I have recently read the outlander series, which i have mentioned before. The first book is exclusively written from the main characters POV – but this changes in later books and i feel that was because it became hard to explain how she knew things, and also her POV made her a little dislikeable to me, because she was a real know it all. I didnt feel like the first person POV was used in the way that I described in the other stories, i didnt feel like I was in a world inside her head, I felt like she was constantly relaying things to me that she probably wouldnt have known. This also involves her “husband” Jamie giving her a detailed account of the rape he encountered at the hands of Captain Black jack Randall – just so that she could relay the information to us, because otherwise there was no way for her to know. It just involved a little too many people trusting her. Dont get me wrong, i loved the book, I read the first 5 books in about 4 weeks, but i noticed a change in the writing style as the books went on. The only first person POV we get is from the original main character, but we get a few other third person POV’s including jamie her daughter and some bloke called Roger. This lead to a much richer and believable experience as a reader as we got to see things through other characters eyes. Although quite a few of them seemed to be obsessed with breast feeding fully grown men and this seemed to be an oversight to me, as though it could have been restricted to one or two characters as opposed to all of them. maybe thats just me though.

In my new book I have one character thread which is told from a first person POV and i have to say it was so hard to write. Where i used to find it so easy to do that, now I had trained myself to write the other way. What got me most was trying to create a person from the inside, not the outside view, because our opinion of ourselves is rarely the way others see us. For instance people are often telling me how laid back I am – this could not be further from the truth HA! So trying to impart how someone else sees you but also be in your own head, is pretty tricky stuff. Also being honest with the first things that come to mind, because you are no holds barred inside someones head, and thoughts come before they get filtered for public consumption, so dont be afraid of the horrible thoughts put them in the story and then you can edit them at a later time if you think they are too much.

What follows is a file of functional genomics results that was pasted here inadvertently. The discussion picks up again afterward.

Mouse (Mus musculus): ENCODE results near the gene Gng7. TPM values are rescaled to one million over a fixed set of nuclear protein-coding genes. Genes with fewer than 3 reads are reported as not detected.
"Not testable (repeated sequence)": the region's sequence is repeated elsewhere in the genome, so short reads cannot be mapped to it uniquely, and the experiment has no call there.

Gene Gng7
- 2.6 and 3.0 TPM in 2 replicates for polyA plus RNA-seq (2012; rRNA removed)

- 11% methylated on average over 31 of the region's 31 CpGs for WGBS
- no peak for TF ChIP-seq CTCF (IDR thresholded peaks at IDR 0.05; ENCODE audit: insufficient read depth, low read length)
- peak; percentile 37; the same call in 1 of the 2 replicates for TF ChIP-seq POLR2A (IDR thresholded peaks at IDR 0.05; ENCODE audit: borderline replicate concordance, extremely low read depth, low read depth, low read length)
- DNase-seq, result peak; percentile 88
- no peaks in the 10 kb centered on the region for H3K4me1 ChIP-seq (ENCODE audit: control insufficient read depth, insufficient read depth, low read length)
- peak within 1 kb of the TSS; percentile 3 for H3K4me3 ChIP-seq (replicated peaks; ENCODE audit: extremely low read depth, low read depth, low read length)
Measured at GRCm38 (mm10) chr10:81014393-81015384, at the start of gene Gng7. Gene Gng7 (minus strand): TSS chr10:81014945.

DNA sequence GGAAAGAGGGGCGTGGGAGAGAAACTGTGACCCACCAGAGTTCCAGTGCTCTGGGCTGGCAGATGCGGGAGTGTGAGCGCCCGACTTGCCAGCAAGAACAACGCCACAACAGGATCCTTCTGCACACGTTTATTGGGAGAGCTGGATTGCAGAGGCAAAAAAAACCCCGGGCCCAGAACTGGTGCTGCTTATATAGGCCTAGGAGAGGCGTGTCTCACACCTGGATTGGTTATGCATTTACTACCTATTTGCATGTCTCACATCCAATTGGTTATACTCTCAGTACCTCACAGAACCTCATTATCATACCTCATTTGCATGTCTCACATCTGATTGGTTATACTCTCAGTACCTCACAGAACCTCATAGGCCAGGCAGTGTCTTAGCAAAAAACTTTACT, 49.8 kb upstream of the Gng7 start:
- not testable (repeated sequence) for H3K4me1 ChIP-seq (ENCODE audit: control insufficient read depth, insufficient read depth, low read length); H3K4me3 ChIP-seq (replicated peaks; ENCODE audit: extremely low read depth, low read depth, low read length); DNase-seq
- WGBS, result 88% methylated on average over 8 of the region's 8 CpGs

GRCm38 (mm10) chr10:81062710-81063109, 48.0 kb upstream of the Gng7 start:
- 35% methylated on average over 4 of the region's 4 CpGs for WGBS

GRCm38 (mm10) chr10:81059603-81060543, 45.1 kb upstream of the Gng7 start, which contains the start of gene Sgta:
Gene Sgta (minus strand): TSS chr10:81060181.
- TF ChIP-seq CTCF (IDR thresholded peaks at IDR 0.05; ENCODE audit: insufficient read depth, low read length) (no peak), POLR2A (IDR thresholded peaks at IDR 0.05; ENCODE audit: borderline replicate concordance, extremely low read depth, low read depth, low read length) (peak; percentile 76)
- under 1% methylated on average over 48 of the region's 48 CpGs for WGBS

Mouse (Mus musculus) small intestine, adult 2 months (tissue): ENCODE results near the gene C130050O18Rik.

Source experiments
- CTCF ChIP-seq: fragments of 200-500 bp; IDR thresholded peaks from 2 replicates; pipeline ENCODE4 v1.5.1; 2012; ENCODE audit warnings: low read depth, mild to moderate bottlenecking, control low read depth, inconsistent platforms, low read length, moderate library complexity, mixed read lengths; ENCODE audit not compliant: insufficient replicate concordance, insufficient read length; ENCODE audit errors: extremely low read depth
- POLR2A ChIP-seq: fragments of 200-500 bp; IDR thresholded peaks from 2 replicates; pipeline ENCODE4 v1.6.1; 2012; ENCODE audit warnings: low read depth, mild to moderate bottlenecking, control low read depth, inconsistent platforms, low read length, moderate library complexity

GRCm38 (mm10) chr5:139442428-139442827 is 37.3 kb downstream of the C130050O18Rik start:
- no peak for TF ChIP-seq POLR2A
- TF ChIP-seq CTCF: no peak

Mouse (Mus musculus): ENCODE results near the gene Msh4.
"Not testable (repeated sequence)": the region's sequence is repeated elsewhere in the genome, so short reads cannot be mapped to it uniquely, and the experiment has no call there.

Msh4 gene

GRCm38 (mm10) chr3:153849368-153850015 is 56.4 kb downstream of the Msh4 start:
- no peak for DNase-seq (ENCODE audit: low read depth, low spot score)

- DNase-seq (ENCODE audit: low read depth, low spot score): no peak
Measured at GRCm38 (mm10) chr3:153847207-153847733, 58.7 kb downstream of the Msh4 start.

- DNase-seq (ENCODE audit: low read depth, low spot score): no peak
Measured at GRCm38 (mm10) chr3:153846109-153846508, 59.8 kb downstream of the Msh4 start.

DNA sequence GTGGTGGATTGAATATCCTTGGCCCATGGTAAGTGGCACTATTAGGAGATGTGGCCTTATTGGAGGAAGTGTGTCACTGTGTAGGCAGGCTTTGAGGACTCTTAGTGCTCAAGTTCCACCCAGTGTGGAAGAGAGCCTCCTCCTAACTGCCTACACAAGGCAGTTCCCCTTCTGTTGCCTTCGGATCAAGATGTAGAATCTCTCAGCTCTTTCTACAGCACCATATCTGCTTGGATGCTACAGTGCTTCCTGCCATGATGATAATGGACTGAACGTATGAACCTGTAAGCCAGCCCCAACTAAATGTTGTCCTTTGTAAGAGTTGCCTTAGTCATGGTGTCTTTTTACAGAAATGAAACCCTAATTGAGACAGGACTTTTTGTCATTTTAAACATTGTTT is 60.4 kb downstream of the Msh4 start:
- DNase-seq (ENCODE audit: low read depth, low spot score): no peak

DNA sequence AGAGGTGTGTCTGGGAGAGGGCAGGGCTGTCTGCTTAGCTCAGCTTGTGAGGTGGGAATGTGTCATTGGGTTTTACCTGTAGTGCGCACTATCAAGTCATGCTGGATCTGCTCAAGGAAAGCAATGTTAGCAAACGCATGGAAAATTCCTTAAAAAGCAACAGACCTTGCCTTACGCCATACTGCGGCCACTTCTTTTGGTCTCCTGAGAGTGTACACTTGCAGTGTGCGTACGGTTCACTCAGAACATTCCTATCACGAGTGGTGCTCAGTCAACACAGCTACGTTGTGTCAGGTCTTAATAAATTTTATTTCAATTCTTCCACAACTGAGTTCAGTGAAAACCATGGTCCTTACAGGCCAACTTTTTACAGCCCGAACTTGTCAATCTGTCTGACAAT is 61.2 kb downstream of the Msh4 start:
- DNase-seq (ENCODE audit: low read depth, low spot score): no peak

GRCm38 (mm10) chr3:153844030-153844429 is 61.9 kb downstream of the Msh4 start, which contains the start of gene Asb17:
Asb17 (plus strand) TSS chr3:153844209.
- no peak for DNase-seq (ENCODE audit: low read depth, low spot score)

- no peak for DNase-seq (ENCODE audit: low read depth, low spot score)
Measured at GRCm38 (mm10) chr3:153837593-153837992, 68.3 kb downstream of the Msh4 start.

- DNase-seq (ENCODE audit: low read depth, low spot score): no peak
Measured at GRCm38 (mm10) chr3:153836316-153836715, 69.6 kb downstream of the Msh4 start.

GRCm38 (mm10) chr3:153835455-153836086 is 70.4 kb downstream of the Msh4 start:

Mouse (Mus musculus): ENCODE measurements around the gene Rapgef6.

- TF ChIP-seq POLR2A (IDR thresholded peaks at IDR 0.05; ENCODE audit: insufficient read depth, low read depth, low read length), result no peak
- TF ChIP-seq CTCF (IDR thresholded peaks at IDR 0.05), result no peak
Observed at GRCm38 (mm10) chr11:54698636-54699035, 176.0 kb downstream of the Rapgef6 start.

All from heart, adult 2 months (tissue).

On Books I have liked

Posted: June 23, 2015 in Uncategorized

I must admit I dont read as much as I used to, not by a long shot. But I have instilled the need to read and the respect for the written word into my children because I strongly believe nothing sparks the imagination more than reading a good book. I also believe you learn more from fiction than non fiction – purely because facts can be slipped in without you even realising you are learning them. I am very resistant to education and so I need to figure things out for myself, i need to educate myself. Good books also make you think about yourself, question yourself and your beliefs make you think about your place in the world.

1. Rebecca – Daphne Du Maurier

i know I have mentioned this before but its such a beautifully written book that it deserves mentioning again. i wont go on about it this time but – its a fantastic book. This is the exact copy of the book I have

rebecca

2. The Count of Monte Christo  – Alexander Dumas

Such a finely intricate plot. Its a big daunting book but its worth it, i read it in a week because it was unputdownable – it kind of blew my mind, so exciting, all the adventures of Edmund Dantes. The absolute epitome of how to write revenge and a masterclass in pace. I got this beautiful Leather bound copy for christmas last year – Barnes and Noble leather bound classics

9781435132115

3. Incompetence – Rob Grant

I read this book almost every time i go on holiday (which is not very often) but its truly brilliant. I dont often read comedy because most comedies just make me smirk as opposed to laughing out loud. But this one is just great. By one of the writers of Red Dwarf with a definite similarity in the sense of humour. its basically about a politically correct bureaucratic nightmare in the future. If you want a laugh – read it.

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4. Cross Stitch – Diana Gabaldon